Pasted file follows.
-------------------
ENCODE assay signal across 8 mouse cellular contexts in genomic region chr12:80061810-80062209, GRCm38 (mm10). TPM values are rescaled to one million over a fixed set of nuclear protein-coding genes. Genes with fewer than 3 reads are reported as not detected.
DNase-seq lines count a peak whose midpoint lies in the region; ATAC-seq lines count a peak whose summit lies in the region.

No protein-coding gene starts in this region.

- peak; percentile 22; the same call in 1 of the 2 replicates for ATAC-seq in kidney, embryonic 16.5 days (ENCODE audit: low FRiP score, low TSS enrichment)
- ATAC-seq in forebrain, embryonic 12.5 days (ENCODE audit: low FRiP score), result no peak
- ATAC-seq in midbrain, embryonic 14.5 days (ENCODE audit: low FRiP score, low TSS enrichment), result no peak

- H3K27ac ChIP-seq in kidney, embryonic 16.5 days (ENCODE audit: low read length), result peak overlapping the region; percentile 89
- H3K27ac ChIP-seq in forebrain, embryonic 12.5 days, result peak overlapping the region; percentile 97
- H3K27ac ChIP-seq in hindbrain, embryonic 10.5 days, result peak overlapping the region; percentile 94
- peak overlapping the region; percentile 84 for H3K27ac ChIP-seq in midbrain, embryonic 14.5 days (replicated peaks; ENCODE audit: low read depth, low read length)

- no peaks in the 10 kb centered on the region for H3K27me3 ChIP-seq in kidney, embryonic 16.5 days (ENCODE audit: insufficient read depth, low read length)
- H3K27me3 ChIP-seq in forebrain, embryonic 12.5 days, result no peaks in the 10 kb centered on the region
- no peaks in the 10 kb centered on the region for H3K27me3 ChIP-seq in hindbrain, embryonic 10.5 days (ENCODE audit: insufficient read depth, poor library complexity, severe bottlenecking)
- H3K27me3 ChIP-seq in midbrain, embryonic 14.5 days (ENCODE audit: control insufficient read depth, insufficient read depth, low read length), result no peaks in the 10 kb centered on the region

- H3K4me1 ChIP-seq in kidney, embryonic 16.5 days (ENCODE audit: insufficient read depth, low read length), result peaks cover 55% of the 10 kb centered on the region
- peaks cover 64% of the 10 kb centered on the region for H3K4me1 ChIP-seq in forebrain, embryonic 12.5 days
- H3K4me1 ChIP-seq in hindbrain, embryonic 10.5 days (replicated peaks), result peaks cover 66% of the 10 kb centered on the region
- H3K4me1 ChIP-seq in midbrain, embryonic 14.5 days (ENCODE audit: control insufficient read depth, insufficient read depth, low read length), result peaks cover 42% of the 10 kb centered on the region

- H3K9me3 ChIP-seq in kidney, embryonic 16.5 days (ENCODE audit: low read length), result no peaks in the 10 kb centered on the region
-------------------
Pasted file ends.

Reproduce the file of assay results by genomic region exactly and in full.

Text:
ENCODE assay signal across 8 mouse cellular contexts in genomic region chr12:80061810-80062209, GRCm38 (mm10). TPM values are rescaled to one million over a fixed set of nuclear protein-coding genes. Genes with fewer than 3 reads are reported as not detected.
DNase-seq lines count a peak whose midpoint lies in the region; ATAC-seq lines count a peak whose summit lies in the region.

No protein-coding gene starts in this region.

- peak; percentile 22; the same call in 1 of the 2 replicates for ATAC-seq in kidney, embryonic 16.5 days (ENCODE audit: low FRiP score, low TSS enrichment)
- ATAC-seq in forebrain, embryonic 12.5 days (ENCODE audit: low FRiP score), result no peak
- ATAC-seq in midbrain, embryonic 14.5 days (ENCODE audit: low FRiP score, low TSS enrichment), result no peak

- H3K27ac ChIP-seq in kidney, embryonic 16.5 days (ENCODE audit: low read length), result peak overlapping the region; percentile 89
- H3K27ac ChIP-seq in forebrain, embryonic 12.5 days, result peak overlapping the region; percentile 97
- H3K27ac ChIP-seq in hindbrain, embryonic 10.5 days, result peak overlapping the region; percentile 94
- peak overlapping the region; percentile 84 for H3K27ac ChIP-seq in midbrain, embryonic 14.5 days (replicated peaks; ENCODE audit: low read depth, low read length)

- no peaks in the 10 kb centered on the region for H3K27me3 ChIP-seq in kidney, embryonic 16.5 days (ENCODE audit: insufficient read depth, low read length)
- H3K27me3 ChIP-seq in forebrain, embryonic 12.5 days, result no peaks in the 10 kb centered on the region
- no peaks in the 10 kb centered on the region for H3K27me3 ChIP-seq in hindbrain, embryonic 10.5 days (ENCODE audit: insufficient read depth, poor library complexity, severe bottlenecking)
- H3K27me3 ChIP-seq in midbrain, embryonic 14.5 days (ENCODE audit: control insufficient read depth, insufficient read depth, low read length), result no peaks in the 10 kb centered on the region

- H3K4me1 ChIP-seq in kidney, embryonic 16.5 days (ENCODE audit: insufficient read depth, low read length), result peaks cover 55% of the 10 kb centered on the region
- peaks cover 64% of the 10 kb centered on the region for H3K4me1 ChIP-seq in forebrain, embryonic 12.5 days
- H3K4me1 ChIP-seq in hindbrain, embryonic 10.5 days (replicated peaks), result peaks cover 66% of the 10 kb centered on the region
- H3K4me1 ChIP-seq in midbrain, embryonic 14.5 days (ENCODE audit: control insufficient read depth, insufficient read depth, low read length), result peaks cover 42% of the 10 kb centered on the region

- H3K9me3 ChIP-seq in kidney, embryonic 16.5 days (ENCODE audit: low read length), result no peaks in the 10 kb centered on the region